Russia: Early and forced marriage in the North Caucasus

Ad Rem has published a report on the problem of early and forced marriages in the Russian Federation




Article published on the ASI website


The Ad Rem project and its team comprising lawyer Yulia Antonova, psychologist Inna Ayrapetyan and sociologist Kulsam Magomadova have published a report on forced marriages to coincide with International Children’s Day. It was compiled following a study of the phenomenon in the Russian Federation and focused on examples drawn from the Republics of Dagestan, Ingushetia and Chechnya.


The researchers carried out 46 detailed interviews with women who have experienced early or forced marriages, as well as practitioners who provide help to young women and girls in such situations.


*Early and forced marriages


According to the research team “Early and/or forced marriage is a form of human rights abuse and is seen under international human rights law to be an example of modern-day slavery that particularly affects women”.


The report’s authors found that the tradition of bride kidnapping is still a widespread practice. Despite this, no official, systematic or concerted efforts are being made to prevent forced marriages in Russia which are routinely justified as merely part of local traditional, religious or cultural customs.


“Reliable up-to-date statistical data on bride abductions in Russia today are virtually non-existent, due to the fact that victims are still too scared to come forward and report what has happened to them for fear of public vilification. More often than not, these young girls prefer to come to terms with what took place and resign themselves to their fate. Law enforcement authorities, in turn, ignore their complaints and consider bride theft to be a private matter best left to the families concerned”, said the Ad Rem research team.


The impacts of early and forced marriages


The team concluded that gender discrimination is one of the main reasons for the spread of these practices, which is reflected in patriarchal attitudes that see women not as independent individuals but as “subordinate to men”.


Forced and early marriages have a number of consequences that the researchers have divided into several categories:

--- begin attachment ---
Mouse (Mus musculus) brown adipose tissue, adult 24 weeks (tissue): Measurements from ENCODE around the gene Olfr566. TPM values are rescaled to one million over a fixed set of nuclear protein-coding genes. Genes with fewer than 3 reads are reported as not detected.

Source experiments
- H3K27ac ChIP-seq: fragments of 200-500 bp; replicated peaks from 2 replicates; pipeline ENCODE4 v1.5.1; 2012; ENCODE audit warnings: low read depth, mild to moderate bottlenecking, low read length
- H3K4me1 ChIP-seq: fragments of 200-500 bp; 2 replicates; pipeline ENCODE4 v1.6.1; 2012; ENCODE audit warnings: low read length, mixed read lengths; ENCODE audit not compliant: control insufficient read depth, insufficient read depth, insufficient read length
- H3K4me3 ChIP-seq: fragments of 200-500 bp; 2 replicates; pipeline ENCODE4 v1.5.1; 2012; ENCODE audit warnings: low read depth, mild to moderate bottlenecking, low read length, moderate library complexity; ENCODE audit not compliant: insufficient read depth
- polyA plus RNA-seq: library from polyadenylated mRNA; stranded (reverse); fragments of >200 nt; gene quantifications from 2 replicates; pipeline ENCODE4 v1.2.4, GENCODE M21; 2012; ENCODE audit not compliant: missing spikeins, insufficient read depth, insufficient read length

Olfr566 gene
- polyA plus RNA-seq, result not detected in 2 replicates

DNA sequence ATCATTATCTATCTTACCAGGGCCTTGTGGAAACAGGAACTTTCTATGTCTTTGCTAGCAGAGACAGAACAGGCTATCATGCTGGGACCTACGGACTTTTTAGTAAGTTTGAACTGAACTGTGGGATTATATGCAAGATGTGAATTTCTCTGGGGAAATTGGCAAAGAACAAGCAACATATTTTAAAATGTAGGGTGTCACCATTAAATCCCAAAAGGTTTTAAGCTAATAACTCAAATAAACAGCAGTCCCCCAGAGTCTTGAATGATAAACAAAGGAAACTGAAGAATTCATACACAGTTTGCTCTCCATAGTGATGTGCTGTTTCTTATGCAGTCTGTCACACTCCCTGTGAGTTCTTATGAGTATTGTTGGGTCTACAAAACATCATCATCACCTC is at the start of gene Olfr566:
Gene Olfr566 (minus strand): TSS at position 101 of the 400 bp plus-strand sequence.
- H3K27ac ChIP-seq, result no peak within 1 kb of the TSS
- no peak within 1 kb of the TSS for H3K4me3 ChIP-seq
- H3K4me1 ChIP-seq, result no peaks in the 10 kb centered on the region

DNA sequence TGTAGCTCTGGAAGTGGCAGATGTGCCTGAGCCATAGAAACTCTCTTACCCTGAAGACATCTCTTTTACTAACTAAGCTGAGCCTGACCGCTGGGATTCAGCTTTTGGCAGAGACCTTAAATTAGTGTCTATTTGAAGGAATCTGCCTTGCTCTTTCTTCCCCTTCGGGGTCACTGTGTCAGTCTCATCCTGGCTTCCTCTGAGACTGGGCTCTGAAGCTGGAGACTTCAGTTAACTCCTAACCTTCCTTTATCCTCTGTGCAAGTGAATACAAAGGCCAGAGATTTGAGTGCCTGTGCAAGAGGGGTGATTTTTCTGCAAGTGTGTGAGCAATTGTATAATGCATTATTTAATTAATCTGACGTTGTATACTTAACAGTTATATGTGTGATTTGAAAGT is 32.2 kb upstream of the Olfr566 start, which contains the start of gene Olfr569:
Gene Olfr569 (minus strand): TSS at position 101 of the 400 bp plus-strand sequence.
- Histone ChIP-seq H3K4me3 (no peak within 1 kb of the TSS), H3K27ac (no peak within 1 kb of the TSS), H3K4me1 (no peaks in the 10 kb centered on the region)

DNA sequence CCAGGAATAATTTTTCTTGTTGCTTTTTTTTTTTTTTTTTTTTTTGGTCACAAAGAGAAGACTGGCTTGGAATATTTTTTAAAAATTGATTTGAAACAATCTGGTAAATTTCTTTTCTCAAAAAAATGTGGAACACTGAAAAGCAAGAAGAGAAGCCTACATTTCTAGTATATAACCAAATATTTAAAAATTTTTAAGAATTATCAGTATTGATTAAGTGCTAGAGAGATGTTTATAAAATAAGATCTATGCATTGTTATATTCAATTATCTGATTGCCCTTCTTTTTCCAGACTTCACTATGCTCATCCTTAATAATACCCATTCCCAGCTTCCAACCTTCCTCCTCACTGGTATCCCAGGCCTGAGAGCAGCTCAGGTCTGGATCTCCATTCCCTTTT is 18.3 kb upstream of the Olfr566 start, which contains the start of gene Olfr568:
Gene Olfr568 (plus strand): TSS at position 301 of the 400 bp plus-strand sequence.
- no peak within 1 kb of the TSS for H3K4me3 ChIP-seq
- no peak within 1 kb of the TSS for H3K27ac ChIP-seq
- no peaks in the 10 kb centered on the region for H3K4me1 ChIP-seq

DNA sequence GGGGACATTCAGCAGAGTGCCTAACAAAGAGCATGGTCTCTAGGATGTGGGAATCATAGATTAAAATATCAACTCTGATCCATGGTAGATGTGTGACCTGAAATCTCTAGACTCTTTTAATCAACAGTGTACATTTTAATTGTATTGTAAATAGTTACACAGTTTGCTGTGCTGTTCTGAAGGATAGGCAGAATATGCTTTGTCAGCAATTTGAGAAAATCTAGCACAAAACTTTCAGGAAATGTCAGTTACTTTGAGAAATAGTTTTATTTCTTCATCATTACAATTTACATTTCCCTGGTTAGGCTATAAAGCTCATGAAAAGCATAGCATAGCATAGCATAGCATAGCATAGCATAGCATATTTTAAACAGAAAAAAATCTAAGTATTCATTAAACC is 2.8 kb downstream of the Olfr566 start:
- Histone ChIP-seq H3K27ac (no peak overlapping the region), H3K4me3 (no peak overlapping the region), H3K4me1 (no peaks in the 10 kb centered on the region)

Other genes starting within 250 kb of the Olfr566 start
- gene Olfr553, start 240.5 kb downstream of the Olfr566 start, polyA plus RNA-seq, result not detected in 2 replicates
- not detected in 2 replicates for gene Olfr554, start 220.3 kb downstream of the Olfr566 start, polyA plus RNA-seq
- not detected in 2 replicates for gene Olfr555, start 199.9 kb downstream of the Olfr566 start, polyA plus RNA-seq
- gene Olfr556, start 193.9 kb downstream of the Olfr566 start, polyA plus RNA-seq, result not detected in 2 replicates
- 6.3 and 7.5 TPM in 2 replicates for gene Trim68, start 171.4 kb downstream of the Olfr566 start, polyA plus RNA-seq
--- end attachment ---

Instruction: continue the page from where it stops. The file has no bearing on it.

• Economic abuse and a woman’s lack of access to education;
  • Psychological and physical violence;
  • Sexual abuse: In the study, four female respondents specifically mentioned marital rape and several more spoke of it indirectly;
  • Impacts on women’s health, including those associated with early childbearing.


“Once you’re married, that’s it….It’s like being in a prison in which you have no rights, only duties and responsibilities. You become a housewife, a cook, a cleaner and everything else that goes with it but there is no love or joy in the marriage”. These are the words of Zalina, a young girl from Ingushetia, who was 17 years old when she was abducted, as told to the Ad Rem team.


You can read the whole report on the Ad Rem team’s website (


Last year, the Ad Rem team also produced a report on the problem of child abduction in the North Caucasus republics (


Information notes


*Early marriage is the legal or de facto union of two people, at least one of whom is under the age of 18. Persons under 18 years of age are considered children under international human rights law and, in particular, the Convention on the Rights of the Child. Marriages with or between children are, by definition, deemed to be coerced as the consent of a child cannot be assumed to be voluntary, regardless of their parents’ agreement.


*Forced marriage is a union without the consent of one or both partners which involves physical or psychological abuse. As phenomena, forced and early marriages are closely linked as the latter often involves the abduction of a young girl against her will and is usually accompanied by violence and coercion.


Ad Rem is a team of lawyers and advocates who handle child protection cases, as well as helping women and children affected by discrimination, domestic and sexual violence.






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